Existing stream temperature data will be compiled from numerous federal, state, tribal, and private sources to develop an integrated regional database. Spatial statistical models for river networks will be applied to these data to develop an accurate model that predicts stream temperature for all fish-bearing streams in the US portion of the NPLCC. Differences between model outputs for historic and future climate scenarios will be used to assess spatial variation in the vulnerability of sensitive fish species across the NPLCC.

Date posted: June 27, 2018

The workshop “How to Adapt to Climate Change” was held on May 10, 2015 at the University of Victoria by B.C. Parks and Pacific Climate Impacts Consortium (PCIC). The goal of this workshop was to introduce protected area managers to the concept of rapid assessment and conceptual modelling for adaptation to climate change. It was led by Tory Stevens (B.C. Parks) and Trevor Murdoch (PCIC).

Date posted: June 27, 2018

Existing stream temperature data will be compiled from numerous federal, state, tribal, and private sources to develop an integrated regional database. Spatial statistical models for river networks will be applied to these data to develop an accurate model that predicts stream temperature for all fish-bearing streams in the US portion of the NPLCC. Differences between model outputs for historic and future climate scenarios will be used to assess spatial variation in the vulnerability of sensitive fish species across the NPLCC.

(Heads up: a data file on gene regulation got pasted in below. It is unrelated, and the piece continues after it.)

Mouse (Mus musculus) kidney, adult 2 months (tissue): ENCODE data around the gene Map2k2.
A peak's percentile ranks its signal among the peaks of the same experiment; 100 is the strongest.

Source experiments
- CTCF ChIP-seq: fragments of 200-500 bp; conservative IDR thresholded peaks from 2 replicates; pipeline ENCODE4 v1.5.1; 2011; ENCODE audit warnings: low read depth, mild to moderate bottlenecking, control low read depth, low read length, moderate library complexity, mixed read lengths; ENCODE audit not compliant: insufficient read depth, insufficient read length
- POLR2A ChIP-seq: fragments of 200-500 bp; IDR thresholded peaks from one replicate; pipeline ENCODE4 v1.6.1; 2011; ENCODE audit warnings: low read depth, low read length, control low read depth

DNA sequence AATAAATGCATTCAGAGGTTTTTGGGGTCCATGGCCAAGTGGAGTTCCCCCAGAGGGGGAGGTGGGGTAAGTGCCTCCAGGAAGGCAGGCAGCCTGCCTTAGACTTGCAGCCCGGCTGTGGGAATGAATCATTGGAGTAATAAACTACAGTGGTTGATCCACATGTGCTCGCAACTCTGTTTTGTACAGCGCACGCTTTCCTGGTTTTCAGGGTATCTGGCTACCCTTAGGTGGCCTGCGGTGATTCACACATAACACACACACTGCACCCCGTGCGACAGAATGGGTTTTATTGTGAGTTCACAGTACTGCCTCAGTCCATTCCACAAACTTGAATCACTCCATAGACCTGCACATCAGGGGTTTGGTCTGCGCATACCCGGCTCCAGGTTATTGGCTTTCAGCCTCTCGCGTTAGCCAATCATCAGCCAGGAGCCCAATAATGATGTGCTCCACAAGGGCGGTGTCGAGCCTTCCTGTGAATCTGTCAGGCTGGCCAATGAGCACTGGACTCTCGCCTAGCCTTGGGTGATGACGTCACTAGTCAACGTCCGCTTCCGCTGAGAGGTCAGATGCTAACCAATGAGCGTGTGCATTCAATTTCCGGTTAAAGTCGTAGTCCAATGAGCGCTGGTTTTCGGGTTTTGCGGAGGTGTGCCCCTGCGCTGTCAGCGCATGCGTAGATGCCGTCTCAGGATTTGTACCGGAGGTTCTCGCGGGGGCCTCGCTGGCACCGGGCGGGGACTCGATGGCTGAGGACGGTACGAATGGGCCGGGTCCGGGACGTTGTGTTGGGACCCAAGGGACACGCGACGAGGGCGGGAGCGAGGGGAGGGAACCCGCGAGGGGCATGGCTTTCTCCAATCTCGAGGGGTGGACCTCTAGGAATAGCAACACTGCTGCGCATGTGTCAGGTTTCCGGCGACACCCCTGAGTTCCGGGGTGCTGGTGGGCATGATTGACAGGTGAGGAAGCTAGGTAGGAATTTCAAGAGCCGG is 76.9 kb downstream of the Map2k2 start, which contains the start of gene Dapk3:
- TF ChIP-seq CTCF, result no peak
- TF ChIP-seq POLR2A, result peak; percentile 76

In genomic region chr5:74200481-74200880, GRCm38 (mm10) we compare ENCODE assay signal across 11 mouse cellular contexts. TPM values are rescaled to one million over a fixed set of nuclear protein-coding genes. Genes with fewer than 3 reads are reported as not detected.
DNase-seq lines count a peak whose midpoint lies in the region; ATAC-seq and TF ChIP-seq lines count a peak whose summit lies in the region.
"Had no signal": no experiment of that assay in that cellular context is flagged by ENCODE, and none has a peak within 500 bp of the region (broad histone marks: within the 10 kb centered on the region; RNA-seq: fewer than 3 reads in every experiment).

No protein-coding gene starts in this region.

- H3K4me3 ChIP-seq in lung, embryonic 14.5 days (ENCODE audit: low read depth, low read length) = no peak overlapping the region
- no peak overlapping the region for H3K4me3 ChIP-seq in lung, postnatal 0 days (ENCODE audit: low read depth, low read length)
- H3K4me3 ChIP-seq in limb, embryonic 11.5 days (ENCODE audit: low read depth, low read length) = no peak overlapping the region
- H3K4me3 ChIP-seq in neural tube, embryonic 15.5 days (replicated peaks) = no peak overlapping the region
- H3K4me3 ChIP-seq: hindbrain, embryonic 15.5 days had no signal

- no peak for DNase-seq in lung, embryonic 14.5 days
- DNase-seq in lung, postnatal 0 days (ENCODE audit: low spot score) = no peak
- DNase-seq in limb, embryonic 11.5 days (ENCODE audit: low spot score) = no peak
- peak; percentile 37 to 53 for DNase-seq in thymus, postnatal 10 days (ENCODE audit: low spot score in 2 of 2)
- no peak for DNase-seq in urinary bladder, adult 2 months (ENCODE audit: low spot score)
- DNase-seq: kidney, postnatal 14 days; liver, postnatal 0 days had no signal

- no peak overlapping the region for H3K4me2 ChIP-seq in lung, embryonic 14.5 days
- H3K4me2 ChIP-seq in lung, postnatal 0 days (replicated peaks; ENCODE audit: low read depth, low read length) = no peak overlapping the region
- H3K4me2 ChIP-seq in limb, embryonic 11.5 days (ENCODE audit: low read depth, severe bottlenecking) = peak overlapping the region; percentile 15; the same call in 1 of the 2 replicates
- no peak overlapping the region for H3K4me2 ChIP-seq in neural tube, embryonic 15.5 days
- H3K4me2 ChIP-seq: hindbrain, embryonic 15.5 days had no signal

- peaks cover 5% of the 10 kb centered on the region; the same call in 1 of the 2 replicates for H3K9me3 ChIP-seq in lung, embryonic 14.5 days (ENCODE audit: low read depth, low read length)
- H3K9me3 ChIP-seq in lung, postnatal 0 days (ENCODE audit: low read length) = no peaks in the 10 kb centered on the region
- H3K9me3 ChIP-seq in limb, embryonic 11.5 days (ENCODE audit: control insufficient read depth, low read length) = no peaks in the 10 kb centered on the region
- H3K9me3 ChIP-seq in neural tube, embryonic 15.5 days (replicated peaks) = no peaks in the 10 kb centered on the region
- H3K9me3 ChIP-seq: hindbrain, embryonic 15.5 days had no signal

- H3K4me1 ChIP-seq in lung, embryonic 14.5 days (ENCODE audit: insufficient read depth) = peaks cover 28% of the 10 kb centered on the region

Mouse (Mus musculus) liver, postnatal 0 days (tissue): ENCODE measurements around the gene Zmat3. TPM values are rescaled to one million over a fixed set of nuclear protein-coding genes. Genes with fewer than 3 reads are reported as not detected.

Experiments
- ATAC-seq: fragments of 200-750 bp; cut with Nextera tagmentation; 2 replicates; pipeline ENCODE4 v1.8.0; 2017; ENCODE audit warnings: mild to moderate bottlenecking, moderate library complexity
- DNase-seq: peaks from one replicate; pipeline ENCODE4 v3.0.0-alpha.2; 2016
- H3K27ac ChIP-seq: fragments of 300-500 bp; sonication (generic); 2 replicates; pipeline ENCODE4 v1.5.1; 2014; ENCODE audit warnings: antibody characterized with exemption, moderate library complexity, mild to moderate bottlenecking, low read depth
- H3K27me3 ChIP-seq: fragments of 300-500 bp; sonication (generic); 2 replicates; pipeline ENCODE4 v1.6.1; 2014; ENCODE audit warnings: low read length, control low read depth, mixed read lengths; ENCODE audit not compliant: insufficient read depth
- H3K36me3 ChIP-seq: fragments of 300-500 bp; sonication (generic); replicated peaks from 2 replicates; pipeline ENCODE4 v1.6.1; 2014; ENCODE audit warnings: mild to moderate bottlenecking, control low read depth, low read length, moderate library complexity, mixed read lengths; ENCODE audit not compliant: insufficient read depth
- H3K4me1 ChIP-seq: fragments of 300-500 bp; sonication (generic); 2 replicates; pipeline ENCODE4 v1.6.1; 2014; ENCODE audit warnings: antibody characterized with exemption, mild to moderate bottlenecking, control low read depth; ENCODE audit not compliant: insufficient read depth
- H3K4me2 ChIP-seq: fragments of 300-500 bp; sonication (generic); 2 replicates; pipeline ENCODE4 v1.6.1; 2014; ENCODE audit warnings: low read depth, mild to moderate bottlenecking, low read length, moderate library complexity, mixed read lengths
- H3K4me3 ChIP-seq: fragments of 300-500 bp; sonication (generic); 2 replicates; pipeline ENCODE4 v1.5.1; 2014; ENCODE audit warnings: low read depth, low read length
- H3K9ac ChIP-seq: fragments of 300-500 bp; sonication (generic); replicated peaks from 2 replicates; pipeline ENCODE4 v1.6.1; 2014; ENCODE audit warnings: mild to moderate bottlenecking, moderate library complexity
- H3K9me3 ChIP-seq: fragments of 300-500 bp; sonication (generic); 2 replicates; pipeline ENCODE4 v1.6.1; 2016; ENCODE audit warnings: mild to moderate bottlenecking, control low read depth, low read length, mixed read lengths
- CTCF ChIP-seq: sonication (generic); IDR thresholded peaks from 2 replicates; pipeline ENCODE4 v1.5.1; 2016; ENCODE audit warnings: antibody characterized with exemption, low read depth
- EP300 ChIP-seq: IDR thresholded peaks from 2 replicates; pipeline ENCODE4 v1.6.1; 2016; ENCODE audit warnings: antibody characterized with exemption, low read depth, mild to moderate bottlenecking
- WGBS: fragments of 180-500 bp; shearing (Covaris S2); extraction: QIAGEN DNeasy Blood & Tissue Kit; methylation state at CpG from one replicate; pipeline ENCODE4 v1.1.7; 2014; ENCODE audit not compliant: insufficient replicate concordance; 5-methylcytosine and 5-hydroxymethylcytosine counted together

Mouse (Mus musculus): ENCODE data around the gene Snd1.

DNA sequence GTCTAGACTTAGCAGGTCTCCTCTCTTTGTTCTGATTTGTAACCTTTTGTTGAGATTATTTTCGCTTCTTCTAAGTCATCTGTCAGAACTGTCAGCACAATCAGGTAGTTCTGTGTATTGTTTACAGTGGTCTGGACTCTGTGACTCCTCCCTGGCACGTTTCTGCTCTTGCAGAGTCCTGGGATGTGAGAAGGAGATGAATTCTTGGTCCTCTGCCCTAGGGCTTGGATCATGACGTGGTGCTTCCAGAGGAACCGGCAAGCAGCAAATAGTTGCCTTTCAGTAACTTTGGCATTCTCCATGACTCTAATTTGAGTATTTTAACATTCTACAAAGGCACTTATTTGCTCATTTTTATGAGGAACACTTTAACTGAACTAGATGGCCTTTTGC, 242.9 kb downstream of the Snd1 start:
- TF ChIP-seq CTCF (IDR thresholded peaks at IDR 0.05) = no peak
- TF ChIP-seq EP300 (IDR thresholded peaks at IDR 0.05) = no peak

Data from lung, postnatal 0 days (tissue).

Date posted: June 27, 2018

Wetlands in the remote mountains of the western US have undergone two massive ecological “experiments” spanning the 20th century. Beginning in the late 1800s and expanding after World War II, fish and wildlife managers intentionally introduced millions of predatory trout (primarily Oncorhynchus spp) into fishless mountain ponds and lakes across the western states. These new top predators, which now occupy 95% of large mountain lakes, have limited the habitat distributions of native frogs, salamanders, and wetland invertebrates to smaller, more ephemeral ponds where trout do not survive.

Date posted: June 27, 2018